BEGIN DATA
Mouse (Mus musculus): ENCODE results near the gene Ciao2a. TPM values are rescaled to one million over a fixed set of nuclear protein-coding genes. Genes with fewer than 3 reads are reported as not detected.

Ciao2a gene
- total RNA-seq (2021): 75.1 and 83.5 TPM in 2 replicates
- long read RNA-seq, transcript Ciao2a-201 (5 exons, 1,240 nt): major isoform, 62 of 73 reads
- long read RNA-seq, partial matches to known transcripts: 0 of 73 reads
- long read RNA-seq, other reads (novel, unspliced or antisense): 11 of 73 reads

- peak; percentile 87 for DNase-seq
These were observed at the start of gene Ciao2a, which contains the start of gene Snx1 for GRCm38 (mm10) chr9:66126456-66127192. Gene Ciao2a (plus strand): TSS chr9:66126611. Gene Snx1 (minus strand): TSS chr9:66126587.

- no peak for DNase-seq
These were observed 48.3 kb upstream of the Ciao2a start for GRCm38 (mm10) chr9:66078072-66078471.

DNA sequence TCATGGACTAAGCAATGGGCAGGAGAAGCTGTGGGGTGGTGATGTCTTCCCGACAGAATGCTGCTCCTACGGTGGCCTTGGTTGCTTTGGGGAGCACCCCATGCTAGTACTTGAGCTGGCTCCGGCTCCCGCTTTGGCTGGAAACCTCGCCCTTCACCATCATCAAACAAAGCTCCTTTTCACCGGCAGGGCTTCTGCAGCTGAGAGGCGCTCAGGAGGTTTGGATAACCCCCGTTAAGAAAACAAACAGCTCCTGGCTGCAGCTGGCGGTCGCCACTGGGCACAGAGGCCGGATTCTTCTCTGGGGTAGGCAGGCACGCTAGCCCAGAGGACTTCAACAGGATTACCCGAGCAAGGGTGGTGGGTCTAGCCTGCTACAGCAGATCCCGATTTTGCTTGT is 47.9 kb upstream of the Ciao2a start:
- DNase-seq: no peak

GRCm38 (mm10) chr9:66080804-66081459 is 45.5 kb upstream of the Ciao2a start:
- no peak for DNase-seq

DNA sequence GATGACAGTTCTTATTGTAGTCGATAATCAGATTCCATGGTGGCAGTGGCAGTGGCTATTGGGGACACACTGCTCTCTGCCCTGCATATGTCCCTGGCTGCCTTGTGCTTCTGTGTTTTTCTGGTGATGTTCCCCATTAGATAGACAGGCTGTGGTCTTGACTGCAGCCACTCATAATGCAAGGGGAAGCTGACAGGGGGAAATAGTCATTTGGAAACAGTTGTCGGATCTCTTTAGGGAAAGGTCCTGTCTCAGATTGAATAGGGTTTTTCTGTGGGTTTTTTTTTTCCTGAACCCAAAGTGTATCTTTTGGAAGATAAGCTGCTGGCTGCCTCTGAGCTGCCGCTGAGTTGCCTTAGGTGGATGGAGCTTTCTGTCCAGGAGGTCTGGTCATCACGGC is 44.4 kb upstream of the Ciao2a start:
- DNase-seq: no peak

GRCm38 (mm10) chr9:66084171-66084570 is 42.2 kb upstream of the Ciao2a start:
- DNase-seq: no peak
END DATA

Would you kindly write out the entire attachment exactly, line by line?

Mouse (Mus musculus): ENCODE results near the gene Ciao2a. TPM values are rescaled to one million over a fixed set of nuclear protein-coding genes. Genes with fewer than 3 reads are reported as not detected.

Ciao2a gene
- total RNA-seq (2021): 75.1 and 83.5 TPM in 2 replicates
- long read RNA-seq, transcript Ciao2a-201 (5 exons, 1,240 nt): major isoform, 62 of 73 reads
- long read RNA-seq, partial matches to known transcripts: 0 of 73 reads
- long read RNA-seq, other reads (novel, unspliced or antisense): 11 of 73 reads

- peak; percentile 87 for DNase-seq
These were observed at the start of gene Ciao2a, which contains the start of gene Snx1 for GRCm38 (mm10) chr9:66126456-66127192. Gene Ciao2a (plus strand): TSS chr9:66126611. Gene Snx1 (minus strand): TSS chr9:66126587.

- no peak for DNase-seq
These were observed 48.3 kb upstream of the Ciao2a start for GRCm38 (mm10) chr9:66078072-66078471.

DNA sequence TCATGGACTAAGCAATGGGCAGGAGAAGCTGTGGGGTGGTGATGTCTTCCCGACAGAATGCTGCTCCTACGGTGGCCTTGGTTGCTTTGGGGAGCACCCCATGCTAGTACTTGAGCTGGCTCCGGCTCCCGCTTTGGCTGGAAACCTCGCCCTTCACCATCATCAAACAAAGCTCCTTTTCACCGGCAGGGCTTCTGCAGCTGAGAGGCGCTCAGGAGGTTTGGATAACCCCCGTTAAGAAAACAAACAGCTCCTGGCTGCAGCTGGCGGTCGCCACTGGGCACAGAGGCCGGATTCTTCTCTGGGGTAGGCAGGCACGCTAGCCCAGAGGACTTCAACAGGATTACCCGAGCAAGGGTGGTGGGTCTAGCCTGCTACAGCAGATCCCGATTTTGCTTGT is 47.9 kb upstream of the Ciao2a start:
- DNase-seq: no peak

GRCm38 (mm10) chr9:66080804-66081459 is 45.5 kb upstream of the Ciao2a start:
- no peak for DNase-seq

DNA sequence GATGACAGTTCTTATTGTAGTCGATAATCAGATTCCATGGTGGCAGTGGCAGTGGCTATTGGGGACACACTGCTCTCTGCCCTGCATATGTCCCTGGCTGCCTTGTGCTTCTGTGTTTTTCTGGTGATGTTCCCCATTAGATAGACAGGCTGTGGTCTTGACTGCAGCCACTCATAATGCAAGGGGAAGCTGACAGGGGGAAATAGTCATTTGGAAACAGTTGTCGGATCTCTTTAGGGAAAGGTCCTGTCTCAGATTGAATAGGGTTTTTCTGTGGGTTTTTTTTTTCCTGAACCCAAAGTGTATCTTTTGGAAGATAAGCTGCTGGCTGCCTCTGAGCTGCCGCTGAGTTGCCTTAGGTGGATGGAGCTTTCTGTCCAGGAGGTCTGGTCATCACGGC is 44.4 kb upstream of the Ciao2a start:
- DNase-seq: no peak

GRCm38 (mm10) chr9:66084171-66084570 is 42.2 kb upstream of the Ciao2a start:
- DNase-seq: no peak